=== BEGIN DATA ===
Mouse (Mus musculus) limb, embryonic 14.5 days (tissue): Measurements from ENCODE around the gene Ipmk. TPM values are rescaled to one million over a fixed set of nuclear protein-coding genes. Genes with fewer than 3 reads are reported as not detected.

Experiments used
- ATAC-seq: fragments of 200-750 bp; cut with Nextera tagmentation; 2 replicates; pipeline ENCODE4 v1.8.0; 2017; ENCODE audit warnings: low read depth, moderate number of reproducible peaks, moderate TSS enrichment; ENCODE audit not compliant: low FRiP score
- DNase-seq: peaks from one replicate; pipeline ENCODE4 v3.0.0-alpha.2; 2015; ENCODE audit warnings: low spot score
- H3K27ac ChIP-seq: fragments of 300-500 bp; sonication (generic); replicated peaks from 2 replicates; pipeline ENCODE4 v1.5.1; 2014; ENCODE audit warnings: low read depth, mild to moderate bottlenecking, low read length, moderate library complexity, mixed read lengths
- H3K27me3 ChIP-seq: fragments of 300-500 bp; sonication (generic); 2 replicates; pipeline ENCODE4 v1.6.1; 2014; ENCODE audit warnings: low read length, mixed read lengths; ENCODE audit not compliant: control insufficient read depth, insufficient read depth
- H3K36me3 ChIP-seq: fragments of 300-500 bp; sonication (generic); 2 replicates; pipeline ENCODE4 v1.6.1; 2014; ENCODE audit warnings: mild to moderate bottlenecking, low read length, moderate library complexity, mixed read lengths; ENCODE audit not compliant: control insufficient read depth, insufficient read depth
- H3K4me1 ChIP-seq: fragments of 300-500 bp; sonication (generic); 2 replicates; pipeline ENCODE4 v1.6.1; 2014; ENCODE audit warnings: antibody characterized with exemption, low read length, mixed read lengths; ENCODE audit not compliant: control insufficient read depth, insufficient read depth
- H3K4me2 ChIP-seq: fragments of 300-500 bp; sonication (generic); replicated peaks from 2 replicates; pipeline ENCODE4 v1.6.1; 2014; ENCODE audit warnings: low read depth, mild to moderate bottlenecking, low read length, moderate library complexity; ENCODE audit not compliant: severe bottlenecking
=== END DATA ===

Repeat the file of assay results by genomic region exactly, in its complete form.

Mouse (Mus musculus) limb, embryonic 14.5 days (tissue): Measurements from ENCODE around the gene Ipmk. TPM values are rescaled to one million over a fixed set of nuclear protein-coding genes. Genes with fewer than 3 reads are reported as not detected.

Experiments used
- ATAC-seq: fragments of 200-750 bp; cut with Nextera tagmentation; 2 replicates; pipeline ENCODE4 v1.8.0; 2017; ENCODE audit warnings: low read depth, moderate number of reproducible peaks, moderate TSS enrichment; ENCODE audit not compliant: low FRiP score
- DNase-seq: peaks from one replicate; pipeline ENCODE4 v3.0.0-alpha.2; 2015; ENCODE audit warnings: low spot score
- H3K27ac ChIP-seq: fragments of 300-500 bp; sonication (generic); replicated peaks from 2 replicates; pipeline ENCODE4 v1.5.1; 2014; ENCODE audit warnings: low read depth, mild to moderate bottlenecking, low read length, moderate library complexity, mixed read lengths
- H3K27me3 ChIP-seq: fragments of 300-500 bp; sonication (generic); 2 replicates; pipeline ENCODE4 v1.6.1; 2014; ENCODE audit warnings: low read length, mixed read lengths; ENCODE audit not compliant: control insufficient read depth, insufficient read depth
- H3K36me3 ChIP-seq: fragments of 300-500 bp; sonication (generic); 2 replicates; pipeline ENCODE4 v1.6.1; 2014; ENCODE audit warnings: mild to moderate bottlenecking, low read length, moderate library complexity, mixed read lengths; ENCODE audit not compliant: control insufficient read depth, insufficient read depth
- H3K4me1 ChIP-seq: fragments of 300-500 bp; sonication (generic); 2 replicates; pipeline ENCODE4 v1.6.1; 2014; ENCODE audit warnings: antibody characterized with exemption, low read length, mixed read lengths; ENCODE audit not compliant: control insufficient read depth, insufficient read depth
- H3K4me2 ChIP-seq: fragments of 300-500 bp; sonication (generic); replicated peaks from 2 replicates; pipeline ENCODE4 v1.6.1; 2014; ENCODE audit warnings: low read depth, mild to moderate bottlenecking, low read length, moderate library complexity; ENCODE audit not compliant: severe bottlenecking